740.00119 Potsdam/5–2446

Memorandum Prepared in the Department of State 25


boundary changes

The United States favors the restoration of the frontiers of Czechoslovakia as they existed in 1937 and does not recognize any territorial change made in the Munich Agreement and Vienna Award of 1938,26 or changes made as the result of the German annexation of Bohemia and Moravia in 1939.27 Any changes in frontiers made, other than the return of these territories to Czechoslovakia, or minor adjustments in the frontiers with Germany and Hungary proposed by the Czechoslovak Government on the basis of ethnic considerations, should be part of the larger European question of territorial change and frontier rectifications.

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The specific territorial questions are as follows:

Sudetenland. The Munich Agreement of 1938 incorporating Sudeten territories into Germany was not recognized by the United States. These areas should be returned to Czechoslovakia and incorporated immediately into the Czechoslovak State.
Teschen. The United States favors a direct settlement of the Teschen question by Poland and Czechoslovakia. If the two states do not reach an agreement, this Government favors the resumption of Czechoslovak administration in the Teschen area since it does not recognize the transfer of this territory to Poland in 1939.28
Ruthenia. The United States favors a direct settlement of the question of Ruthenia by Czechoslovakia and the Soviet Union. It is hoped that the Ruthenian question is settled as a whole and that the final settlement is based on the desires of the Ruthenian people as ascertained in a free and fair plebiscite.
Glatz. The Czechoslovak Government has announced its intention to occupy Glatz (Kladsko) in the Silesian salient without prejudicing the final settlement of the question at the Peace Conference. This area is now reported to be under Polish administration. The United States assumes that, if the Allied Control Council in Germany29 agrees to this proposal, the Czechoslovak Government will agree that the territory in question remain subject to the authority of the Allied Control Council until a final decision is made concerning the disposition of territories lying within the 1937 frontiers of Germany.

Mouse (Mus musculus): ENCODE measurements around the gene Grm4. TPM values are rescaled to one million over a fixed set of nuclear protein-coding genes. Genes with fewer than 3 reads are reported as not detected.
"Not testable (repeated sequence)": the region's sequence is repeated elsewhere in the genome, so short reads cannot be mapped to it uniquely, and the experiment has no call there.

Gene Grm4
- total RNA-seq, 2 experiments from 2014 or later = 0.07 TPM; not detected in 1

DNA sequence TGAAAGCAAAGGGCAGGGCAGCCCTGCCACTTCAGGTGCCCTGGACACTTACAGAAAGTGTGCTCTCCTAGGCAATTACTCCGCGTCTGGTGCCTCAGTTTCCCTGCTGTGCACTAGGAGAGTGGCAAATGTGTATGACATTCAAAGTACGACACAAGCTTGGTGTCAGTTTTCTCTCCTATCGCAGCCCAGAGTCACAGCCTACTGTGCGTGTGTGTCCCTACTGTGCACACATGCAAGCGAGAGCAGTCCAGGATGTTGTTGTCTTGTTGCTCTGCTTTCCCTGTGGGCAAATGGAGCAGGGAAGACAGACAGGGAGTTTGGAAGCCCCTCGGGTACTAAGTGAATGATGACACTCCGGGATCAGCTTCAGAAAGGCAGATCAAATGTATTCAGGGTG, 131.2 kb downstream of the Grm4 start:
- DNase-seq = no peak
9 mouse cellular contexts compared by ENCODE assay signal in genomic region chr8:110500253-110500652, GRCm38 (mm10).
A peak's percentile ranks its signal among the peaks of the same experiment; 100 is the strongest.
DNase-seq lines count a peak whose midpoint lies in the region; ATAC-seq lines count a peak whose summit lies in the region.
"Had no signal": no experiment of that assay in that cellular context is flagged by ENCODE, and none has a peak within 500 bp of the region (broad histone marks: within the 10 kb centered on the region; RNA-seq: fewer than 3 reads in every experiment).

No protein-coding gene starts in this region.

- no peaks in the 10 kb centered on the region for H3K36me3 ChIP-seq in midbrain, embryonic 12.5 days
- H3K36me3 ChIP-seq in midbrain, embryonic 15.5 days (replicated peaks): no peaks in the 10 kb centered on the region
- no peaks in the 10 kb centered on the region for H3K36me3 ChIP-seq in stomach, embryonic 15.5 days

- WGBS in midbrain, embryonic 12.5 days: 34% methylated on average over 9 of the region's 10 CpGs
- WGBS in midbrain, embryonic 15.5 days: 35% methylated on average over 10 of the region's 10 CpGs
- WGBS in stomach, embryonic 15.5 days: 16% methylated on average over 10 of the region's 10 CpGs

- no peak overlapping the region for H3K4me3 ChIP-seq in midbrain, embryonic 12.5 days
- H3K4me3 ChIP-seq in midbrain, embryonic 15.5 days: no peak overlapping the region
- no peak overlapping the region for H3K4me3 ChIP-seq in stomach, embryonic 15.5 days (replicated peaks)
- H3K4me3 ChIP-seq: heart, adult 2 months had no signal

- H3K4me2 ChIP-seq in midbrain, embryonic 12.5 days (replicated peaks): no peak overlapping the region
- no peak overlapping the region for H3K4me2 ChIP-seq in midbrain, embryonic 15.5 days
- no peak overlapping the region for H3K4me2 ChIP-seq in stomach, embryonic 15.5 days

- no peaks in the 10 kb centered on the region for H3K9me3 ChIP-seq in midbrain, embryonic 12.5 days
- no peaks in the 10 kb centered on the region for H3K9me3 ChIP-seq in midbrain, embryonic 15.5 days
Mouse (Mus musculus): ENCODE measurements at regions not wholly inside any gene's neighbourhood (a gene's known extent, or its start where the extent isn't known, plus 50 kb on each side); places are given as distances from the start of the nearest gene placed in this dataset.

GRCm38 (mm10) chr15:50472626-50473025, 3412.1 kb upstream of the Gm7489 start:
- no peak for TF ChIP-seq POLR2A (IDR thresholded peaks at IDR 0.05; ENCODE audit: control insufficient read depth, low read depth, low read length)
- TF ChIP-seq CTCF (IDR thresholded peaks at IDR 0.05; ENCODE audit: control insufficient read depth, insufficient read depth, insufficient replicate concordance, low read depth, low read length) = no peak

1. One of a group of documents prepared by the Department of State as background information for President Truman and his advisers for the meeting of Heads of Government at Berlin (Potsdam), July 17–August 2, 1945. For documentation regarding this meeting, see Foreign Relations, The Conference of Berlin (The Potsdam Conference), 1945, 2 vols. For other background reports of the group of which this memorandum was a part, see ibid., vol. i, pp. 249280.
  2. The arbitral award by the Italian-German Commission regarding the cession of certain territories by Czechoslovakia to Hungary, made at Vienna, November 2, 1938; for text, see Documents on German Foreign Policy, 1918–1945, series D, vol. iv, p. 125.
  3. For documentation regarding the occupation of Czechoslovakia by Germany, March 15, 1939, and the refusal of the United States to recognize the extinction of the Czechoslovak Republic, see Foreign Relations, 1939, vol. i, pp. 34 ff.
  4. On October 1, 1938, the Czechoslovak Government yielded to an ultimatum by the Polish Government for the immediate cession of Teschen to Poland. For text of the Polish ultimatum and Czechoslovak response, see Documents on British Foreign Policy, 1919–1939, 3d ser., vol. iii, p. 68. For text of the Polish decree regarding the transfer of Teschen to Poland, October 11, 1938, see British and Foreign State Papers, vol. cxlii, p. 765. See also Foreign Relations, 1938, vol. i, pp. 708718, passim.
  5. For documentation concerning negotiations in the European Advisory Commission regarding the instrument of surrender, the zones of occupation, and the control machinery for Germany, see vol. iii, pp. 160 ff.